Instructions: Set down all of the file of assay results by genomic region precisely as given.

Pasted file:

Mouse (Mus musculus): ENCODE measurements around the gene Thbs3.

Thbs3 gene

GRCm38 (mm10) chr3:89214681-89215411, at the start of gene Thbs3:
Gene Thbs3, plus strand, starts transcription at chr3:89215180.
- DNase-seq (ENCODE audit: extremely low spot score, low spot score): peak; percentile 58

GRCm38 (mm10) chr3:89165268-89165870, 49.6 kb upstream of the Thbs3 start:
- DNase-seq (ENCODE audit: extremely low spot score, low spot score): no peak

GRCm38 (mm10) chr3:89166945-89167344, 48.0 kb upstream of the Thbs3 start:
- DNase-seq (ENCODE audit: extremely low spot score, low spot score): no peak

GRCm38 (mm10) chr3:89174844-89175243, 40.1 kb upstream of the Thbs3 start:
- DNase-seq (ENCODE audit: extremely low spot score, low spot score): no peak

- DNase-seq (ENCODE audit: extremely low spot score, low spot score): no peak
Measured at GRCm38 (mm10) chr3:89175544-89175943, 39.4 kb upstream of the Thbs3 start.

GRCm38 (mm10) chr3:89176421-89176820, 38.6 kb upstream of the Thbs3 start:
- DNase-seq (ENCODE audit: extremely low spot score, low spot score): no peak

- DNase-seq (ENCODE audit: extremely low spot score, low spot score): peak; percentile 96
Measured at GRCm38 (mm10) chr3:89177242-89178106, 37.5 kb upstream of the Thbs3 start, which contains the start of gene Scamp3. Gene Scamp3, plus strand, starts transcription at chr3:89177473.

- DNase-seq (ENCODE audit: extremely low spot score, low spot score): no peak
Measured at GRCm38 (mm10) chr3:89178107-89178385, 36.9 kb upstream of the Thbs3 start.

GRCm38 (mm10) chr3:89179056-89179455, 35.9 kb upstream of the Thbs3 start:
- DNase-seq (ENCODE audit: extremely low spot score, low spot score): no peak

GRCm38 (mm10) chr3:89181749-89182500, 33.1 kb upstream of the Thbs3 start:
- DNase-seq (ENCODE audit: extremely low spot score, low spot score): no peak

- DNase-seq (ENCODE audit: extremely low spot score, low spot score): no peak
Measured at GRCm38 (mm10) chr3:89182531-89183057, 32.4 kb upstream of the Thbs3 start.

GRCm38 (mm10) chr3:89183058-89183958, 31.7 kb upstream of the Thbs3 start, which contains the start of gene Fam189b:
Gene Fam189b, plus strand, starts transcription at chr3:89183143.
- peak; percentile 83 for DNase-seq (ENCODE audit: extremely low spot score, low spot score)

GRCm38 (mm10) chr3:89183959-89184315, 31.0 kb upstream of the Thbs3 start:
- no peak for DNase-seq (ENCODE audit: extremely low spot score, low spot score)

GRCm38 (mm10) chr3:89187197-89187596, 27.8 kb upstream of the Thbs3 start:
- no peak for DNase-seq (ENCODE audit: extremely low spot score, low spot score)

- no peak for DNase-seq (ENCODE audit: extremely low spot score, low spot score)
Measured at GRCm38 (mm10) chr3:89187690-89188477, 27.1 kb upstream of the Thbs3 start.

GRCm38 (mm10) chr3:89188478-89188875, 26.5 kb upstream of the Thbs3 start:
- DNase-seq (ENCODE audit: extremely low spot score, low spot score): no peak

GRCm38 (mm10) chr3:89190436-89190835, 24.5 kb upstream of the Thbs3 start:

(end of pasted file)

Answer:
Mouse (Mus musculus): ENCODE measurements around the gene Thbs3.

Thbs3 gene

GRCm38 (mm10) chr3:89214681-89215411, at the start of gene Thbs3:
Gene Thbs3, plus strand, starts transcription at chr3:89215180.
- DNase-seq (ENCODE audit: extremely low spot score, low spot score): peak; percentile 58

GRCm38 (mm10) chr3:89165268-89165870, 49.6 kb upstream of the Thbs3 start:
- DNase-seq (ENCODE audit: extremely low spot score, low spot score): no peak

GRCm38 (mm10) chr3:89166945-89167344, 48.0 kb upstream of the Thbs3 start:
- DNase-seq (ENCODE audit: extremely low spot score, low spot score): no peak

GRCm38 (mm10) chr3:89174844-89175243, 40.1 kb upstream of the Thbs3 start:
- DNase-seq (ENCODE audit: extremely low spot score, low spot score): no peak

- DNase-seq (ENCODE audit: extremely low spot score, low spot score): no peak
Measured at GRCm38 (mm10) chr3:89175544-89175943, 39.4 kb upstream of the Thbs3 start.

GRCm38 (mm10) chr3:89176421-89176820, 38.6 kb upstream of the Thbs3 start:
- DNase-seq (ENCODE audit: extremely low spot score, low spot score): no peak

- DNase-seq (ENCODE audit: extremely low spot score, low spot score): peak; percentile 96
Measured at GRCm38 (mm10) chr3:89177242-89178106, 37.5 kb upstream of the Thbs3 start, which contains the start of gene Scamp3. Gene Scamp3, plus strand, starts transcription at chr3:89177473.

- DNase-seq (ENCODE audit: extremely low spot score, low spot score): no peak
Measured at GRCm38 (mm10) chr3:89178107-89178385, 36.9 kb upstream of the Thbs3 start.

GRCm38 (mm10) chr3:89179056-89179455, 35.9 kb upstream of the Thbs3 start:
- DNase-seq (ENCODE audit: extremely low spot score, low spot score): no peak

GRCm38 (mm10) chr3:89181749-89182500, 33.1 kb upstream of the Thbs3 start:
- DNase-seq (ENCODE audit: extremely low spot score, low spot score): no peak

- DNase-seq (ENCODE audit: extremely low spot score, low spot score): no peak
Measured at GRCm38 (mm10) chr3:89182531-89183057, 32.4 kb upstream of the Thbs3 start.

GRCm38 (mm10) chr3:89183058-89183958, 31.7 kb upstream of the Thbs3 start, which contains the start of gene Fam189b:
Gene Fam189b, plus strand, starts transcription at chr3:89183143.
- peak; percentile 83 for DNase-seq (ENCODE audit: extremely low spot score, low spot score)

GRCm38 (mm10) chr3:89183959-89184315, 31.0 kb upstream of the Thbs3 start:
- no peak for DNase-seq (ENCODE audit: extremely low spot score, low spot score)

GRCm38 (mm10) chr3:89187197-89187596, 27.8 kb upstream of the Thbs3 start:
- no peak for DNase-seq (ENCODE audit: extremely low spot score, low spot score)

- no peak for DNase-seq (ENCODE audit: extremely low spot score, low spot score)
Measured at GRCm38 (mm10) chr3:89187690-89188477, 27.1 kb upstream of the Thbs3 start.

GRCm38 (mm10) chr3:89188478-89188875, 26.5 kb upstream of the Thbs3 start:
- DNase-seq (ENCODE audit: extremely low spot score, low spot score): no peak

GRCm38 (mm10) chr3:89190436-89190835, 24.5 kb upstream of the Thbs3 start: